William Greenhill (1591–1671) was an English nonconformist clergyman, independent minister, and member of the Westminster Assembly.
He was born probably in Oxfordshire. At the age of thirteen he matriculated at the University of Oxford on 8 June 1604 and was elected a demy of Magdalen College, Oxford, on 8 January 1605. He graduated B.A. on 25 January 1609, and M.A. on 9 July 1612, in which year he resigned his demyship.
From 1615 to 1633 William Greenhill held the Magdalen College living of New Shoreham, Sussex. He appears to have officiated in some ministerial capacity in the diocese of Norwich, when Matthew Wren was bishop; he got into trouble for refusing to read The Book of Sports. He then moved to London, and was chosen afternoon preacher to the congregation at Stepney, while Jeremiah Burroughes ministered in the morning.
He was a member of the Westminster Assembly of Divines, convened in 1643, and was one of the Independents. In the same year, on 26 April, he preached before the House of Commons of England on occasion of a public fast, and his sermon was published by command of the house, with the title The Axe at the Root. In 1644 he was present at the formation of Stepney Meeting House, the congregational church in Stepney, and was appointed first pastor. In 1649, after the death of Charles, he was appointed by the parliament chaplain to three of the late king Charles's children: James, Duke of York (afterwards James II); Henry, Duke of Gloucester; and the Lady Henrietta Anne.
In 1654 he was appointed by Oliver Cromwell one of the 'commissioners for approbation of public preachers,' known as 'triers.' In 1658 he was on the committee drawing up the Savoy Declaration. It was also probably by Cromwell that he was appointed vicar of St. Dunstan and All Saints, the old parish church of Stepney, while he continued pastor of the independent church. This post he held for about seven years, till he was ejected immediately after the Restoration in 1660, but he retained the pastorate of the independent church till his death on 27 September 1671. He was succeeded by Matthew Mead.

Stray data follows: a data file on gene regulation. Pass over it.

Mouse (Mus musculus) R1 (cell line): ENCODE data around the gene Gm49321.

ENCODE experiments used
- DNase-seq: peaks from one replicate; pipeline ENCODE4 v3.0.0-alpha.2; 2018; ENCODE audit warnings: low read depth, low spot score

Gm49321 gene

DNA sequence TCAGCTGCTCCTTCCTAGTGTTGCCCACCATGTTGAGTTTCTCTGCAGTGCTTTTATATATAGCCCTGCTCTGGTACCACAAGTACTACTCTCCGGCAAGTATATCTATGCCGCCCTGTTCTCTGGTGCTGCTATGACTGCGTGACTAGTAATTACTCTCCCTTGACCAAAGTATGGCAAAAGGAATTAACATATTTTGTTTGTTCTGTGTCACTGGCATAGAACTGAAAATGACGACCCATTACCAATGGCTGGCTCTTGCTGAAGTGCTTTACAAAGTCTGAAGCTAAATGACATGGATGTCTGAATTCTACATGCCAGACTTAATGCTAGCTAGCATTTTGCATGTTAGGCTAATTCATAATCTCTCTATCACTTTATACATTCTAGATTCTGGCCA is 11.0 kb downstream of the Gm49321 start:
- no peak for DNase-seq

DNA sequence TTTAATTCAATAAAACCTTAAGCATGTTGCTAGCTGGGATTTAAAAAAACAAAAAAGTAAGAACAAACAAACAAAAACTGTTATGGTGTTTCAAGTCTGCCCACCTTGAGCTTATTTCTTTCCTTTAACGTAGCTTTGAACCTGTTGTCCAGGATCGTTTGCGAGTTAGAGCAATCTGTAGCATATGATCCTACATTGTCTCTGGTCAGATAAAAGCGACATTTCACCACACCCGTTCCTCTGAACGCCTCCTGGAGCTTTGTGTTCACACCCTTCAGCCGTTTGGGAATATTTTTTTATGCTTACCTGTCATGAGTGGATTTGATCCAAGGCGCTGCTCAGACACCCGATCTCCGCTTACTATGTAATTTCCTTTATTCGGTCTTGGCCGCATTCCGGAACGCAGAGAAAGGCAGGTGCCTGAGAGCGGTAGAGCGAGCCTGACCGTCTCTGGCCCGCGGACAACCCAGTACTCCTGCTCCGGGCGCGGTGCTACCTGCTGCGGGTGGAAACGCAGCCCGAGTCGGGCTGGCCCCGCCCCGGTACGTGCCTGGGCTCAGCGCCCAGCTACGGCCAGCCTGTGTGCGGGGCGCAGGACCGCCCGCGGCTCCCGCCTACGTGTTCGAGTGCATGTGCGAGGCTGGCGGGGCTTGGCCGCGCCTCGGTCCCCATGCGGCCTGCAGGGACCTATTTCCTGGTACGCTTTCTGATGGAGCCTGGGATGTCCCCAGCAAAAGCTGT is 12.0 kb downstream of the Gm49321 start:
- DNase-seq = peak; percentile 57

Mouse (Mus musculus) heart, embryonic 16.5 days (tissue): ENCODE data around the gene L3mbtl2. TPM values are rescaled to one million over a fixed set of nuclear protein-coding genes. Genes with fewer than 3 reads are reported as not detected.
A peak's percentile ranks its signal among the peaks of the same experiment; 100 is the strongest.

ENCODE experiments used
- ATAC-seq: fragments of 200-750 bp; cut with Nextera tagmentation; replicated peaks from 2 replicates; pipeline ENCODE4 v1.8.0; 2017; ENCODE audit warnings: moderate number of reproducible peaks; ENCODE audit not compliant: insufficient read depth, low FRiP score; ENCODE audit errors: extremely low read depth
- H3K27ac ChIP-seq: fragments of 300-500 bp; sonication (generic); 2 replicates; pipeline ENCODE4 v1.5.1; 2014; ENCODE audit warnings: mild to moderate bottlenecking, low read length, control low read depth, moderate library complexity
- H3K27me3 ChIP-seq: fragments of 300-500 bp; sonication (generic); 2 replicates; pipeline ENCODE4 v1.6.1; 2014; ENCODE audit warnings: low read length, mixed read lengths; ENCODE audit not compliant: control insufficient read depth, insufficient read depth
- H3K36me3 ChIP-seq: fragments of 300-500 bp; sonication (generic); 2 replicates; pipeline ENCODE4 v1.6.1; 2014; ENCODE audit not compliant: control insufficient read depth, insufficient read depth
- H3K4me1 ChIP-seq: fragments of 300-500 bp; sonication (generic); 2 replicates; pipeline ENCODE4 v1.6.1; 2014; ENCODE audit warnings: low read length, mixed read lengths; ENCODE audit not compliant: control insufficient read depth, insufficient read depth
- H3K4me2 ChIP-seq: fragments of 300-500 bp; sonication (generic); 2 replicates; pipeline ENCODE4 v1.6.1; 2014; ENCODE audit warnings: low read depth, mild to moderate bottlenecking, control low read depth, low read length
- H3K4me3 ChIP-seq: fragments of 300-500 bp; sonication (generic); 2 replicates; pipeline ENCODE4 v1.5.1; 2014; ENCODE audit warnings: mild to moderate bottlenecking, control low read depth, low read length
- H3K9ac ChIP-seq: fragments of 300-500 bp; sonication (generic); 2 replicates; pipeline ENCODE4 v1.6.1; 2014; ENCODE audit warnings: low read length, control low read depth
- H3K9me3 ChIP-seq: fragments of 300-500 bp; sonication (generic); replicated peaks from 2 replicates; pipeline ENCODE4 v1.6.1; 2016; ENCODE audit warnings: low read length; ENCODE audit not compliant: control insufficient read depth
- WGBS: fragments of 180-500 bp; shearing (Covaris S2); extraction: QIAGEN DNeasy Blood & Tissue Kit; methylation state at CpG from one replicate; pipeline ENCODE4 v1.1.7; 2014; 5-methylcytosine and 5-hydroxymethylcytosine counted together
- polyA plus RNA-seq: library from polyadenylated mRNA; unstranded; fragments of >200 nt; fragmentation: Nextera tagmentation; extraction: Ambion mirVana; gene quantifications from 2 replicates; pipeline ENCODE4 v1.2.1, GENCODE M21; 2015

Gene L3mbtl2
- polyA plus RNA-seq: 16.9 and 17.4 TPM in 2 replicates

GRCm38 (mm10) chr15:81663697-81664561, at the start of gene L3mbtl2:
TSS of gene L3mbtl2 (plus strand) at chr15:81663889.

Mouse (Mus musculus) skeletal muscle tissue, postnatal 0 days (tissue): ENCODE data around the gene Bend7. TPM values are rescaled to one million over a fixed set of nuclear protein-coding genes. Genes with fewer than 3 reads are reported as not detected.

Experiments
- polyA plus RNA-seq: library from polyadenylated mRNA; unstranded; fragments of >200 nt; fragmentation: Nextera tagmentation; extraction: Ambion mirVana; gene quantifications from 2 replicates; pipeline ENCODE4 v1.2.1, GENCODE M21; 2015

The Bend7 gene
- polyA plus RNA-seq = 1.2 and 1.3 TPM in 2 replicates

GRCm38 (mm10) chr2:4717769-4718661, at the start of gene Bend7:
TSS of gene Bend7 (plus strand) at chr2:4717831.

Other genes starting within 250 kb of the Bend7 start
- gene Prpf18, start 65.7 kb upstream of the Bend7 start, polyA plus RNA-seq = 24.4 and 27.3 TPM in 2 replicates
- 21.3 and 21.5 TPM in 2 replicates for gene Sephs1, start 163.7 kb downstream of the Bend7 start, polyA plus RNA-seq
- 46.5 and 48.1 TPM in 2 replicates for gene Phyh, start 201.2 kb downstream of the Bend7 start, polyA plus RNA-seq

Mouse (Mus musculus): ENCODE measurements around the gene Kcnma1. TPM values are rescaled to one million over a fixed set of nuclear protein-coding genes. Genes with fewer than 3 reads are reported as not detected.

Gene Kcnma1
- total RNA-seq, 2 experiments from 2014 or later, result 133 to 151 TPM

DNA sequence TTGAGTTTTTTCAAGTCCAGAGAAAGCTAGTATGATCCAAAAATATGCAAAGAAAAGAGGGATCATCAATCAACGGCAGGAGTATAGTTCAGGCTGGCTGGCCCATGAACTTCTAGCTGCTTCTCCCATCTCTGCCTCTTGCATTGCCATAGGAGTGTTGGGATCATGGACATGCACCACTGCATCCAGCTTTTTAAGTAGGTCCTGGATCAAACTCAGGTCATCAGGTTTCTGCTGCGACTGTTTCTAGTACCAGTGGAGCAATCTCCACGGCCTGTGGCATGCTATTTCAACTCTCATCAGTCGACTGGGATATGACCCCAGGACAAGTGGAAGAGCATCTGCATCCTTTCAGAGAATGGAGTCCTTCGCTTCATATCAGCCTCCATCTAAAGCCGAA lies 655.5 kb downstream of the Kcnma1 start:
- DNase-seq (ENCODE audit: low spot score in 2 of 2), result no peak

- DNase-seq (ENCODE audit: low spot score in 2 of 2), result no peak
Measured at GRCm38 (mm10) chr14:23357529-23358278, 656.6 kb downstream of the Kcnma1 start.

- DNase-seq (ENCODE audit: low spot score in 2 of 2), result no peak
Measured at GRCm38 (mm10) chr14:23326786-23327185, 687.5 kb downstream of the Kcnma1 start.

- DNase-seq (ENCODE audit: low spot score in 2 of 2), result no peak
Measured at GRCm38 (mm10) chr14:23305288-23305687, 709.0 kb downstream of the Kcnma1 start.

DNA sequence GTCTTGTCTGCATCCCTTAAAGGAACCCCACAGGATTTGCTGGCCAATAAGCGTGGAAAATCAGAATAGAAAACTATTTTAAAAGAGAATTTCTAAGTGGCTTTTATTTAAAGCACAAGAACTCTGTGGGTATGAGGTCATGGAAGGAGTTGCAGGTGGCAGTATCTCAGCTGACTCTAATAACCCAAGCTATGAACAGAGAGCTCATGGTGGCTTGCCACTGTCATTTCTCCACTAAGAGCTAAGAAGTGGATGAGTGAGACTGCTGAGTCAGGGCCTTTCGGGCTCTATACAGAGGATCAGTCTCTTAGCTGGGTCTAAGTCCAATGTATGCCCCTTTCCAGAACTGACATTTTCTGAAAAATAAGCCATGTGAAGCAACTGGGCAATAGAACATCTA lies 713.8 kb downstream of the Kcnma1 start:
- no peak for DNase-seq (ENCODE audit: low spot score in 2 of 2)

His chief work is his Exposition of the Prophet Ezekiel, a full commentary. It was published in five volumes between 1645 and 1662. The last volume is said to be scarce, and it is supposed that many copies were destroyed in the Great Fire of London of 1666. The first volume is dedicated to the Princess Elizabeth, second daughter to Charles I, then nine years old. He calls her 'the excellent princess and most hopeful lady.' The connection may have been through his friend Henry Burton, acquainted with the royal family. The whole work was reprinted (with some omissions and alterations) in 1837-9. Greenhill also published (besides editing books by several of his friends) two volumes of sermons, one called Sermons of Christ, His Discovery of Himself, &c., 1656; the other called The Sound-hearted Christian, &c., by W. G., 1670 (in some copies 1671).
- Francis J. Bremer, Tom Webster, Puritans and Puritanism in Europe and America: A Comprehensive Encyclopedia (2006), p. 534.
- This article incorporates text from a publication now in the public domain: "Greenhill, William". Dictionary of National Biography. London: Smith, Elder & Co. 1885–1900.